He then lists those he sees as creators and most distinguished practitioners of the Anglo-Welsh short story: Rhys Davies, Caradoc Evans, Geraint Goodwin, Glyn Jones, Gwyn Jones, Alun Lewis, Dylan Thomas and Gwyn Thomas - all, save Caradoc, of one generation, and five of them coming from the mining valleys. Finally he defines some of the characteristics of the Anglo-Welsh short story: colour, passion, humour, a delight in language, clarity rather than Celtic fog.

Includes:

Rhys Davies Alun Lewis

Caradoc Evans Arthur Machen

George Ewart Evans A. Edward Richards (E/W)

Margiad Evans Kate Roberts (W)

Geraint Goodwin Dylan Thomas

Wyn Griffith Gwyn Thomas

Richard Hughes Aled Vaughan

Glyn Jones D.J. Williams (W)

Gwyn Jones Islwyn Williams

6. EVANS, George Ewart ed. - Welsh Short Stories Faber & Faber, 1959 288pp

This is acknowledged in its introduction to be an updating of the 1937 Faber anthology, and shares that edition`s wider range. Evans admits to three aims: a) an entertaining collection; b) an illustration of Wales`s contribution to the development of the short story; c) the maturing of the Welsh short story over the previous thirty years. He defines the Welsh short story in this context - stories by Welshmen in English - but points out the existence of the Welsh-language tradition and notes the three translations he includes - stories by Kate Roberts and D.,J. Williams, `the most outstanding writers of stories in Welsh`, with Islwyn Ffowc Elis to represent the younger generation. He links the short story with the Depression and with the existence of a story-telling tradition, but accepts without question the idea that Welsh writers inevitably chose either `the short story or lyric verse` (or both). This possibly stems from a comment in Gwyn Jones`s 1957 lecture that Anglo-Welsh writers were artists of the `short puff`; in practice even the short story writers in these anthologies have been as active in the novel as in short fiction, but the judgement has persisted, largely unchallenged.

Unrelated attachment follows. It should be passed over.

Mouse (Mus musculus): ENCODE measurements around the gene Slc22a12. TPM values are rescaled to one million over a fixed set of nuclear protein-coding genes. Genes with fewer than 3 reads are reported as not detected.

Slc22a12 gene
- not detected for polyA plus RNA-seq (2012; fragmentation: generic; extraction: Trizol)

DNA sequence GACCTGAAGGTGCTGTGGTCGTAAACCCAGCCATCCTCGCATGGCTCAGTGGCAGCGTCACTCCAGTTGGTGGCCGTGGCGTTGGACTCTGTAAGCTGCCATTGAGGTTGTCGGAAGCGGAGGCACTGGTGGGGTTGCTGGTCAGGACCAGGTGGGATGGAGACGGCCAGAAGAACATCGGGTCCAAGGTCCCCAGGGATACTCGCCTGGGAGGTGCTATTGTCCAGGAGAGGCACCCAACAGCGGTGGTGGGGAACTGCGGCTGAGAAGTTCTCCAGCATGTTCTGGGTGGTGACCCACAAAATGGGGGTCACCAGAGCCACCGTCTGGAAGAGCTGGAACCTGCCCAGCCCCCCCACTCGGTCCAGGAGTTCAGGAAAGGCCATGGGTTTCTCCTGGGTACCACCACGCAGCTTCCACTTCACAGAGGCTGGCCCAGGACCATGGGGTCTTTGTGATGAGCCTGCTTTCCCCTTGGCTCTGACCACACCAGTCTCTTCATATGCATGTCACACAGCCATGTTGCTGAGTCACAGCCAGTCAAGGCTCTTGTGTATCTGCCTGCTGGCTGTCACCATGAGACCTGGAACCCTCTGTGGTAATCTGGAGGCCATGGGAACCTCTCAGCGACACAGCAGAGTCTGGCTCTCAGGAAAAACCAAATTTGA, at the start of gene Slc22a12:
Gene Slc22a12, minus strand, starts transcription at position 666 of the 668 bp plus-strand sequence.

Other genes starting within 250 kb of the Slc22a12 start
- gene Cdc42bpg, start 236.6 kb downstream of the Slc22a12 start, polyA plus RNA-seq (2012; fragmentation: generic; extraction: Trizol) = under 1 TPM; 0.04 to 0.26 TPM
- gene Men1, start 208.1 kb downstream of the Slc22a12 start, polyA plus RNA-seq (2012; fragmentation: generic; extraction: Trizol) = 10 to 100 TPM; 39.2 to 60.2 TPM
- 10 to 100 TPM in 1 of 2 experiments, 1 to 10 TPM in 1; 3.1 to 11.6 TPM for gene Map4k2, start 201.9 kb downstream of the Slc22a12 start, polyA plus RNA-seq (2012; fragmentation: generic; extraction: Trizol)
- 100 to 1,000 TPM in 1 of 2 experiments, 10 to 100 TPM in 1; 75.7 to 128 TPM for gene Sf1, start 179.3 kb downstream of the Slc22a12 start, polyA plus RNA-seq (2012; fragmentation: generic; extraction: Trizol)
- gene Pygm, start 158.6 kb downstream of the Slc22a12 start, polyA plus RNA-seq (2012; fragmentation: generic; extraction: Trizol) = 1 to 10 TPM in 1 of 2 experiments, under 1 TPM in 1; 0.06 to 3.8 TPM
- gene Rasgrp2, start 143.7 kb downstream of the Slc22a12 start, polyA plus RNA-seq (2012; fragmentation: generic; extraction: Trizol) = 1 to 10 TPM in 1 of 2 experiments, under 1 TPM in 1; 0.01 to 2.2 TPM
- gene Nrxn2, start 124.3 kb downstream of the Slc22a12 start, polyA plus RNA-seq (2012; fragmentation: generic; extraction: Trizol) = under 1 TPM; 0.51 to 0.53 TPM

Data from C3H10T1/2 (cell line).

Evans is concerned to show that both language traditions grow from the same seed-bed; he notes the `word music` element in both halves (quoting Thomas Parry`s history of Welsh literature), as well as the satirical element, and points out (via Alun Lewis`s `The Orange Grove`) the way in which a Welsh setting is so often regarded as necessary, though he personally feels the writer him or her self provides the Welshness, not the location of the story.

Includes:

David Alexander Glyn Jones

Glyn Daniel Gwyn Jones

Rhys Davies Alun Lewis

Dorothy Edwards Henry Mansel

Islwyn Ffowc Elis (W) Roland Mathias

Caradoc Evans Kate Roberts (W)

George Ewart Evans Dilys Rowe

William Glynne-Jones Dylan Thomas

Geraint Goodwin Gwyn Thomas

Nigel Heseltine Aled Vaughan

Cledwyn Hughes D.J. Williams

Richard Hughes John Wright

Emyr Humphreys

Link to PART I

Link to PART II